The amino acid residues susceptible to in-source decay (ISD) in matrix-assisted laser desorption/ionization (MALDI) mass spectrometry have been identified from both positive and negative ion ISD spectra of cytochrome c, myoglobin, thioredoxin and bovine serum albumin. Backbone cleavages at the N–Cα bonds of Xxx–Asp, Xxx–Asn, Xxx–Cys, and Gly–Xxx residues gave discontinuous intense peaks of c-ions, independent of positive and negative ion mode. The intensity values for c-ions, Int(c), were defined to allow estimation of the discontinuous intense peaks of c-ions. The identities of the high intensity value residues Asp, Asn, Cys, and Gly were compared with those identified using other measures of flexibility such as the B-factor, turn preferential factor and protection factor. The comparison indicates that Asp, Asn, and Gly residues are common to all measures. Thus, the intensity values of c-ions can be adopted as a measure of protein flexibility.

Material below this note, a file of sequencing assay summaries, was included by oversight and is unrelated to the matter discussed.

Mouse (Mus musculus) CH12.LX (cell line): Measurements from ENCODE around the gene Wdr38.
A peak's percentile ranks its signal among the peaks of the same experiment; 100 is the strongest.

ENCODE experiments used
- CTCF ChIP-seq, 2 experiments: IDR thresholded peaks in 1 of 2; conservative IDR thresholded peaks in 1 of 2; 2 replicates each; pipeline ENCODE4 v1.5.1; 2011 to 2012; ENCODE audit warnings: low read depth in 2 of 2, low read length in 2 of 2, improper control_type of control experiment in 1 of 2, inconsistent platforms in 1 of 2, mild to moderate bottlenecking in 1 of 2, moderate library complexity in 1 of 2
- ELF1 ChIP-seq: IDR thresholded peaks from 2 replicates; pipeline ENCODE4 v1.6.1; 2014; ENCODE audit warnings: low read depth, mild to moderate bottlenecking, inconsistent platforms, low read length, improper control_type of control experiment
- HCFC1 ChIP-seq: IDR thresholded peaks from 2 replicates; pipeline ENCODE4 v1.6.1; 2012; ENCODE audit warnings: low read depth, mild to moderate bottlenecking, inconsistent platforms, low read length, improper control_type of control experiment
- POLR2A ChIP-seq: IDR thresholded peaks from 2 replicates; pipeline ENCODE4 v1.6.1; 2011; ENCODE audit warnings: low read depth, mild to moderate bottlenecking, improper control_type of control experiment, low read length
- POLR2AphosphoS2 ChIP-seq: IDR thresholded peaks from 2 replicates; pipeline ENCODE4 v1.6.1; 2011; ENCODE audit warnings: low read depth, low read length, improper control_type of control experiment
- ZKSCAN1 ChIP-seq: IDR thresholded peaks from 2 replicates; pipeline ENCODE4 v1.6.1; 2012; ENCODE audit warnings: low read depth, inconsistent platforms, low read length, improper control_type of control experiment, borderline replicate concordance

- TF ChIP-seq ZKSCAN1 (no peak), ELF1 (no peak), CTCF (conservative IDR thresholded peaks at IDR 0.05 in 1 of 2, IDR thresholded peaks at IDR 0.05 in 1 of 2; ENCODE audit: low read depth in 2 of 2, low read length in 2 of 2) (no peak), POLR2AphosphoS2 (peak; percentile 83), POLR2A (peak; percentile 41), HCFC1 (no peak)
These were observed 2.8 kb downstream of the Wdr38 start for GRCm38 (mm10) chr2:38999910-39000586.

Pressurizing the ionization source to gas pressure greater than atmospheric pressure is a new tactic aimed at further improving the performance of atmospheric pressure ionization (API) sources. In principle, all API sources, such as ESI, APCI and AP-MALDI, can be operated at pressure higher than 1 atm if suitable vacuum interface is available. The gas pressure in the ion source can have different role for different ionization. For example, in the case of ESI, stable electrospray could be sustained for high surface tension liquid (e.g., pure water) under super-atmospheric pressure, owing to the absence of electric discharge. Even for nanoESI, which is known to work well with aqueous solution, its stability and sensitivity were found to be enhanced, particularly in the negative mode when the ion source was pressurized. For the gas phase ionization like APCI, measurement of gaseous compound also showed an increase in ion intensity with the ion source pressure until an optimum pressure at around 4–5 atm. The enhancement was due to the increased collision frequency among reactant ion and analyte that promoted the ion/molecule reaction and a higher intake rate of gas to the mass spectrometer. Because the design of vacuum interface for API instrument is based on the upstream pressure of 1 atm, some coupling aspects need to be considered when connecting the high pressure ion source to the mass spectrometer. Several coupling strategies are discussed in this paper.